The self-guided tour starts in the magnificent double library. With the wood panelled ceiling and ornate wooden columns dividing the room, the library contains over 5650 books, some of which date back to the 16th century. Everything is subtly gilt edged, so the room conveys an impression of grandeur yet also looks comfortable and as if it would be easy to just pick up a book and relax in a chair.


The North Library in Highclere Castle.

Many scenes were filmed in here, particularly between the Earl of Grantham and Mr Carson the butler, and there were gasps of recognition from some of the visitors in the room.


This wonderful room leads on to the Music room, quite a contrast as it is very bright, with walls of pale yellow and gold yet with simple oak floorboards.


There is an ornate Baroque ceiling from the 1730s depicting Athene Rising, the walls are adorned with 16th century Italian embroidery from a castle in Rimini but the centre piece is definitely Napoléon Bonaparte’s desk.


Surprisingly modest, the desk and chair by Jacob Frese are stamped with ‘Palais des Tuileries 1804-1814’ and were bought by the family in 1827 when Napoléon’s effects were sold off from his estate in St. Helene.


The room also has antique embroidered chairs placed around the edges for visitors to actually sit on, an uncommon treat in a stately home, so visitors can take their time to appreciate the light airiness of the room, its contents and the wonderful views of rolling green hills outside.

The green Drawing Room in Highclere Castle
The green silk walls and sparkling chandelier, both supplied by Alfred de Rothschild for the Drawing Room

The next room is the formal pale green silk drawing room, dominated by a large 356 piece crystal chandelier from the 1890s which was a wedding gift to the 5th Earl of Carnarvon from his father in law, Alfred de Rothschild. The room contains many other treasures including a 1895 Steinway grand piano, a portrait of George Villiers, the 2nd Duke of Buckinghamshire by Joshua Reynolds, a 19th century Chinese tea chest and rather unusually, two portraits that had gilded frames made of sea shells.


The very masculine smoking room follows this, with its plain white ceiling (so it is easy to keep clean), where the men of the house would retire after dinner. There is a rather lovely games chest filled with die, counters, chess pieces, cards and more on a table inlaid with games boards.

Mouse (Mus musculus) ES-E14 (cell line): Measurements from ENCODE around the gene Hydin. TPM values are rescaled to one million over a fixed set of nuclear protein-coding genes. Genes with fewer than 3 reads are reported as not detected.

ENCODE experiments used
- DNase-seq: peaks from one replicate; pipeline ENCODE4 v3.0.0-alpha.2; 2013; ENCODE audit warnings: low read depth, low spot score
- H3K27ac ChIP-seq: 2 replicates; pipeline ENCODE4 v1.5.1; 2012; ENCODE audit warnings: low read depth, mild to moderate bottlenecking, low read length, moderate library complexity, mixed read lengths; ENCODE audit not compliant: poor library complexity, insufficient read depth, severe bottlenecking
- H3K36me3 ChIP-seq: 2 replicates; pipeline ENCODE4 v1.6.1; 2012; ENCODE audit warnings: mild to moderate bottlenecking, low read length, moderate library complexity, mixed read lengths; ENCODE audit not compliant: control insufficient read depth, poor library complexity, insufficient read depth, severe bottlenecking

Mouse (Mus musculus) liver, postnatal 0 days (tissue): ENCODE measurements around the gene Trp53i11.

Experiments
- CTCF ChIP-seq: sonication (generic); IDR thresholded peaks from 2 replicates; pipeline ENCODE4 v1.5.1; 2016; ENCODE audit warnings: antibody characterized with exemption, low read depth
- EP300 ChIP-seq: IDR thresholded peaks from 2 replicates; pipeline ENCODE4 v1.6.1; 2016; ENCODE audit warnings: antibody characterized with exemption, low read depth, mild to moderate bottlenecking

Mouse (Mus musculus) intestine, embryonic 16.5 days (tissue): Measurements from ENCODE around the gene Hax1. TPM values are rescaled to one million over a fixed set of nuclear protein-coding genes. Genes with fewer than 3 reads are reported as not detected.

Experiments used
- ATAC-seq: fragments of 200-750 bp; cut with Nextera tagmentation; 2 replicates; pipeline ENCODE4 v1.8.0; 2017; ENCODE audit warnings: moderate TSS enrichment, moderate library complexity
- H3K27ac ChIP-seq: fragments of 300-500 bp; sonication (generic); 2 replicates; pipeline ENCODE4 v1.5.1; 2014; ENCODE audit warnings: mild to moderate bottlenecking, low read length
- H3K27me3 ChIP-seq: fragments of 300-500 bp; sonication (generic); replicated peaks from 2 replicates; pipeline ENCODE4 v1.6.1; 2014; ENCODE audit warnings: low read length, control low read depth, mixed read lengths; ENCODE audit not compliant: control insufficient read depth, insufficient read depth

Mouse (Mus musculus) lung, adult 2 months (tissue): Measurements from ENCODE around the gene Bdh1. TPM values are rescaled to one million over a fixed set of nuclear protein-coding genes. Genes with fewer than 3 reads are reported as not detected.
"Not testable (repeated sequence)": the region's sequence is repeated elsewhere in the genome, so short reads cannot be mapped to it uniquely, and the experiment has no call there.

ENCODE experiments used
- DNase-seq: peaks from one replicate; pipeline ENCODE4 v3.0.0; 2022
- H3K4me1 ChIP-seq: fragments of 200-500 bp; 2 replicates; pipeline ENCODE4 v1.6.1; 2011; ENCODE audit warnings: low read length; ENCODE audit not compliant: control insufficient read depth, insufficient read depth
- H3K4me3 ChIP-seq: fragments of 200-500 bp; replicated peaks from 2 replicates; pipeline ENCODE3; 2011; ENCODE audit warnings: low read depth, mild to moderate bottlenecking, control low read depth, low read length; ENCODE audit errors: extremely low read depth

The highlight is a 17th century Florentine marble table inlaid with birds, fruit and semi-precious stones, although what I really liked were the mock Canaletto’s, brought back from a Grand Tour in the 19th century, and hung high on the walls like slightly embarrassing souvenirs.


The very feminine morning room, where the lady of the house would go to deal with her correspondence and think lady-like thoughts follows next, a stark contrast to the smoking room before it. Bright, sunny and very comfortable looking, this was a lovely room with sunlight streaming in and squashy sofas where it is easy to imagine escaping from the rest of the household under the guise of ‘writing letters’ when needed.


One thing I had noticed in the house is that in nearly all of the rooms, the blinds and curtains are kept open, which is such a rare pleasure to be able to see the rooms as the inhabitants would, and not with blinds and window coverings protecting the furnishings from the damaging effects of sunlight.


Here at Highclere, you actually get to see the rooms properly and it makes such a difference – in other stately homes you can’t help but imagine the gentry living in a perpetual state of gloom and shrouded darkness, cut off from their grounds, but here you see the rooms how they should be seen, with bright light reflecting off the ornaments and gilt, with sunshine pouring in, with magnificent views outside and with huge hot housed pot plants in every room, actually able to grow in the light. It was a wonderful surprise and something I truly savoured.

The saloon and ministrels gallery in Highclere Castle.
The truly impressive triple height vaulted ceiling over the saloon and ornate Minstrel’s Gallery

The tour continues upstairs, where you don’t get the opportunity to actually go in many of the bedrooms, but rather look through the doorways, so a queue had built up on the stairs while people patiently waited for their turn.

The Mercia bedroom in Highclere Castle.

I loved the bedrooms, particularly the Mercia bedroom which is Lady Grantham’s in Downton Abbey.


It was warm and inviting with a comfortable looking four poster bed, portraits on the walls and incredible views.


In fact nearly all of the bedrooms were similar, grand and elegant but still relaxed and calm, most of them with piles of modern novels on the bedside tables and chest of drawers to really give them a lived in and peaceful air. One even had a cheap plastic travel alarm clock next to the bed, which highlighted how this is a lived in home, not just a sterile historic environment.


The upstairs corridors of the Minstrel’s Gallery, which all overlook the saloon downstairs and which are lit by glass panes in the triple height vaulted ceiling, are lined with photographs and front pages of newspapers.